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The green source of wealth

LOOKING at the Bratislava Castle hill and surrounding slopes in this 1914 postcard we can see that many things look different from how they do today. Firstly, the castle was still a ruin; its reconstruction was to come several decades later. Many Bratislavans did not take the city’s dominant landmark seriously and called it “a bed turned upside down”.

LOOKING at the Bratislava Castle hill and surrounding slopes in this 1914 postcard we can see that many things look different from how they do today. Firstly, the castle was still a ruin; its reconstruction was to come several decades later. Many Bratislavans did not take the city’s dominant landmark seriously and called it “a bed turned upside down”.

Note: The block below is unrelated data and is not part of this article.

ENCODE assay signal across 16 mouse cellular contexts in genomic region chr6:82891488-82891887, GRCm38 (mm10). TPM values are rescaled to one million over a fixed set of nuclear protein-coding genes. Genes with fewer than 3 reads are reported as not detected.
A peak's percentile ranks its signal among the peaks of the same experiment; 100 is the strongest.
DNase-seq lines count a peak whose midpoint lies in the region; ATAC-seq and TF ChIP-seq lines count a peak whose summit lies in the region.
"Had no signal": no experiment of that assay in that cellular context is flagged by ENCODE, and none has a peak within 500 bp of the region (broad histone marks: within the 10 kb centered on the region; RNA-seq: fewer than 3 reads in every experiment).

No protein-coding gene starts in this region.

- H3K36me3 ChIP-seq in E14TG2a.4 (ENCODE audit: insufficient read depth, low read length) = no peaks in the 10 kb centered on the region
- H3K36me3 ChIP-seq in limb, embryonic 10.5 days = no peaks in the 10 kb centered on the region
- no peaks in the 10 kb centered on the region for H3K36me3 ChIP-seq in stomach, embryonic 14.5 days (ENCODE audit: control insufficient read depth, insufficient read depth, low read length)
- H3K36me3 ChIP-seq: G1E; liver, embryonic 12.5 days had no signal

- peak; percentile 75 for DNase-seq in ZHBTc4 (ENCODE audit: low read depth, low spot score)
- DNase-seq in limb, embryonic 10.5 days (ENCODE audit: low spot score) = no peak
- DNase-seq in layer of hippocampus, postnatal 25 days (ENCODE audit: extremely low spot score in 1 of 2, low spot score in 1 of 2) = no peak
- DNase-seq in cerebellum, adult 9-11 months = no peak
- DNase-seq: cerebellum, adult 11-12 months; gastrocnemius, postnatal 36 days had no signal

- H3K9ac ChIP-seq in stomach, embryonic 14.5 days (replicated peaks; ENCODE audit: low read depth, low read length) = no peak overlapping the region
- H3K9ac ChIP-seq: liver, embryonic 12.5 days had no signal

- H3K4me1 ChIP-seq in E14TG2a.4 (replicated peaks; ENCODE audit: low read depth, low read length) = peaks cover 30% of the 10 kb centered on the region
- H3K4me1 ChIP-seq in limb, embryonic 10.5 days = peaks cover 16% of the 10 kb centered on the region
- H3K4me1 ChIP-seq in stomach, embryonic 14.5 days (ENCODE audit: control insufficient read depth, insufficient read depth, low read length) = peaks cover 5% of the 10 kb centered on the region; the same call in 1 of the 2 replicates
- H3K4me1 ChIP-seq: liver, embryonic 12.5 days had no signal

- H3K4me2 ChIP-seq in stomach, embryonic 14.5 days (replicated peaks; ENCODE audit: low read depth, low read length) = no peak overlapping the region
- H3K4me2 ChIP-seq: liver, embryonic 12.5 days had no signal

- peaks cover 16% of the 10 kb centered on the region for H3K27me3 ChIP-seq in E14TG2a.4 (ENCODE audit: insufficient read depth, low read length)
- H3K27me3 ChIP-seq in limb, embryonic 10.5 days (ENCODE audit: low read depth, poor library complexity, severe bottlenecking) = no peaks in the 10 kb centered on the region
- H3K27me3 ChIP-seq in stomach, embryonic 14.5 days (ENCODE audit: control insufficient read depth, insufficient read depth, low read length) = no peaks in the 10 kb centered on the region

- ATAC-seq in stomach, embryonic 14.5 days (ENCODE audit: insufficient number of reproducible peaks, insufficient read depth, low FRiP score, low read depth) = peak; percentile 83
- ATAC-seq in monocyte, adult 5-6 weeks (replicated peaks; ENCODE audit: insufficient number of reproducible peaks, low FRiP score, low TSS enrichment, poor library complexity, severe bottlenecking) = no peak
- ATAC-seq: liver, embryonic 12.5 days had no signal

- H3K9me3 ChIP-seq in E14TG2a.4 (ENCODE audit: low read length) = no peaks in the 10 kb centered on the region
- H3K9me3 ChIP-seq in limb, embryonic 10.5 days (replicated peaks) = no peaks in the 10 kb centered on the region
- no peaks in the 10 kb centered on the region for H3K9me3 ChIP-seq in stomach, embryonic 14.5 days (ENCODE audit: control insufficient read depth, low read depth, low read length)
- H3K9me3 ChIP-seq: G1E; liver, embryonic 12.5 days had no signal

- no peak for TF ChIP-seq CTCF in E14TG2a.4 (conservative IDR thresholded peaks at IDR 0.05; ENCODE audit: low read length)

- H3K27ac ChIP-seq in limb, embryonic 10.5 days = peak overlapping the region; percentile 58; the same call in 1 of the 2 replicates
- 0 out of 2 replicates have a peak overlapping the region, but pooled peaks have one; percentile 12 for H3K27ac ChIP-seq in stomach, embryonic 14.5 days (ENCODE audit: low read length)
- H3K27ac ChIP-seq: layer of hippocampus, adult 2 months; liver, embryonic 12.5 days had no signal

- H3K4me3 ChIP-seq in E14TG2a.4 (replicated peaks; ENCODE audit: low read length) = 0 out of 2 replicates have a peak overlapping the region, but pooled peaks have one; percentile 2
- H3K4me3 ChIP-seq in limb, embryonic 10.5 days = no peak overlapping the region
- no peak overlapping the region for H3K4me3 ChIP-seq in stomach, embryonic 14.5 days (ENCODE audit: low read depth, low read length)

The space to the right of the castle was not yet covered with buildings, and it was still full of vineyards, just like thousands of years before. It is possible that viticulture in Bratislava is as old as the city itself.

The oldest written mention of the city’s vineyards dates back to 1246, and it speaks about the sale of a vineyard “retro castrum”, i.e. behind the castle.

This vineyard belonged to the order of Cistercian nuns. However, in 1246, the Mother Superior sold it to the Abbot of the Heiligenkreuz monastery in Austria, for its branch residing in today’s Michael’s Street / Michalská ulica. The church was one of the mightiest players on the political scene back then, and vineyards were among the most desirable “commodities”.

Slightly exaggerating, we could say that the big green area of vineyards in this postcard symbolises the source and origin of the hundreds of years of prosperity of the city lying beneath it.

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